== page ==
Mma Makutsi feels that she has ruined her chances of marriage when she expresses her opinion on a controversial topic to her fiancé, but things seem a lot brighter after the purchase of a wonderful pair of high-heeled pointy-toed blue shoes.
Larceny, blackmail, witchcraft and fraud are all a part of "Blue Shoes and Happiness", another fine example of McCall Smith in his prime.
Precious Ramotswe's life addresses such complexities on a daily basis. Even at the worst of times, she must maintain her cool. That's not always easy during the dry season when even the sunrise, when she likes to walk in her garden, is already hot. Life can be further involved by heated exchanges. Mr J.L.B. Matekoni's apprentice, Charlie, provides one of these. Since the Number 1 Ladies Detective Agency shares space with Mr J.L.B. Matekoni's vehicle repair garage, Tlokweng Road Speedy Motors, the opportunities for such discussions are many. Especially as Charlie is young and inexperienced. And a man. Other complexities are more difficult to define, such as the pervasive feeling of discomfort among the staff of the Mokolodi Game Reserve. The Reserve is run by a good man, who is sensitive to his employees' feelings. But he's white and lacks the proper knowledge to deal with the issue. Mr Polopetsi, who orbits uncertainly between the garage and the Number 1 Ladies' Detective Agency, has the knowledge and applies a solution. Is it the proper one?
Clearly, if you're looking for fast-paced action by he-man private investigators or cunning "wimmin" who outthink the most devious wrong-doer, this is not the book for you.Read more ›
For those who have read the earlier books, Blue Shoes and Happiness will strike most as the best balanced and most rewarding book in this delightful series. The story has animal tales (one involving a cobra), several mysteries to resolve, challenges in Mma Makutsi's engagement, a detection training opportunity for Mr Polopetsi, more challenges with Mr J.L.B. Matekoni's apprentices, decisive purchases by Mr J.L.B. Matekoni and Mma Makutsi, and many reflections on the true nature of happiness by Precious Ramotswe. In particular, the story does a fine job of contrasting the older ways in Botswana with the newer, selfish ways.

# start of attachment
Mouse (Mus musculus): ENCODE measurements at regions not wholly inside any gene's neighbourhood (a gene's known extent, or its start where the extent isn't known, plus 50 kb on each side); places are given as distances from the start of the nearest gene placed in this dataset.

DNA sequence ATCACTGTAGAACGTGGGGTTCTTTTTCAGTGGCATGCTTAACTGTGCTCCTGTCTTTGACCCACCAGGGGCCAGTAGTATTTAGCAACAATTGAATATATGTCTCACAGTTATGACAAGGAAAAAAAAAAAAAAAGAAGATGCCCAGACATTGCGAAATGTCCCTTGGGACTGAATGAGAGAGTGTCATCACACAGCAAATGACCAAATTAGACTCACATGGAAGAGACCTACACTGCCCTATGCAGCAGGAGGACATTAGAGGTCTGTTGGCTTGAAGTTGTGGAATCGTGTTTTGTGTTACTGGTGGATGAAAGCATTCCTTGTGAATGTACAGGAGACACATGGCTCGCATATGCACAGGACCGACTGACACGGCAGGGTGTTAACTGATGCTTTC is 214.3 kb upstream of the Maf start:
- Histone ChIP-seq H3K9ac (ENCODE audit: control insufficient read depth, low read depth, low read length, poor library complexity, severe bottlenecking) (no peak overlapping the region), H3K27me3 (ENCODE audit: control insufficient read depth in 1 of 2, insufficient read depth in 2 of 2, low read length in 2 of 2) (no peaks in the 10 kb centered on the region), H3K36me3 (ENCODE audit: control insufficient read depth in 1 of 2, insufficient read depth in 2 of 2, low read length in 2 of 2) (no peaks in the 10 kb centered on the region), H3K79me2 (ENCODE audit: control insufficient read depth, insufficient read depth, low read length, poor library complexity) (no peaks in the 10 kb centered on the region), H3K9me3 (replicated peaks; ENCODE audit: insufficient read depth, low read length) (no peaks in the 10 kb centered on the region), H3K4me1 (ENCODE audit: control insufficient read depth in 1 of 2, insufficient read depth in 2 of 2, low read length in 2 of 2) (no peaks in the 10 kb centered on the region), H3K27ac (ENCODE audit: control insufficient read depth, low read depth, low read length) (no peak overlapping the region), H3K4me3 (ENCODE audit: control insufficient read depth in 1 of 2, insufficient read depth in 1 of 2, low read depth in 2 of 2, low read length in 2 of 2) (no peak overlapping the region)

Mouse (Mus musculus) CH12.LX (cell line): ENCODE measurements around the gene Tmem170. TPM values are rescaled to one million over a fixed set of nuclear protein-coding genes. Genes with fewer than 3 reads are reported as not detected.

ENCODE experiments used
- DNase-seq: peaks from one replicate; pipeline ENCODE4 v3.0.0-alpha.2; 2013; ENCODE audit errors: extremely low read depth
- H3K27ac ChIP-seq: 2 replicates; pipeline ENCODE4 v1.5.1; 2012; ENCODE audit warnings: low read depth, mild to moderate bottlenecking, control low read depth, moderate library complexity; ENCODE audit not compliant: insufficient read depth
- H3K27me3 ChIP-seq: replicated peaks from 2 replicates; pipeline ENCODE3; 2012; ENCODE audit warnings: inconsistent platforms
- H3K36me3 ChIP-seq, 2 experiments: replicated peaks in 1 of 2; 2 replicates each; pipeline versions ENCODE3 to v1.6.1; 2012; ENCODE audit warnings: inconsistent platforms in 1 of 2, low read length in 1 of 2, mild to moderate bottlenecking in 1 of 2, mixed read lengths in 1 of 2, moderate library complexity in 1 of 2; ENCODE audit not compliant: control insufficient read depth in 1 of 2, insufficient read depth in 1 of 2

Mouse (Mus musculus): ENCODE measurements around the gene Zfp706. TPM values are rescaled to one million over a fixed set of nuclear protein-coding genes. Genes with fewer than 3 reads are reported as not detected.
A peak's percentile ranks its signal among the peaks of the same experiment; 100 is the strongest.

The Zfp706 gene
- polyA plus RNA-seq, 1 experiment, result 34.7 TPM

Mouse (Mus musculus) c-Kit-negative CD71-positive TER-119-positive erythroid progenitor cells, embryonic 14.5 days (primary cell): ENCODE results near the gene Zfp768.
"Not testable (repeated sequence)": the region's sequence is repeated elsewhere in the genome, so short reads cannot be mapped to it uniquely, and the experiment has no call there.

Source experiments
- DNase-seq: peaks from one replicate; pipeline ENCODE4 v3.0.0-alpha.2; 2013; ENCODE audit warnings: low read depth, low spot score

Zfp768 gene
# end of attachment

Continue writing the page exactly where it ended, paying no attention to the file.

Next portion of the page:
I had the pleasure to hear Alexander McCall Smith speak during his recent book tour for the book, and I came away with the false impression that this story was mostly about Mma Makutsi and her new shoes. That episode is simply one of many that investigate the nature of a person's inability to resist certain temptations. Although this book comes close to being just a series of short stories, Alexander McCall Smith ties them together so masterfully that you rarely think of the book as anything other than a lovely flowing novel.
To me, the best part of this book was that it developed the characters more than most books in the series have done. Dr. Smith uses both dialogue and action well to help us appreciate who these characters are.
I thought that the mysteries were nicely rewarding. The solutions were not obvious (except in retrospect) and helped tie the overall themes of the book together. I have to believe that this book was influenced, in part, by readers' love of seeing Precious detect in the context of the truly unique setting of Botswana.
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Most recent customer reviews
Alexander McCall Smith is consistently good. Revisiting these characters is balm for the soul. Insightful and compassionate; and occasionally very funny. Read morePublished 22 months ago by dragonworks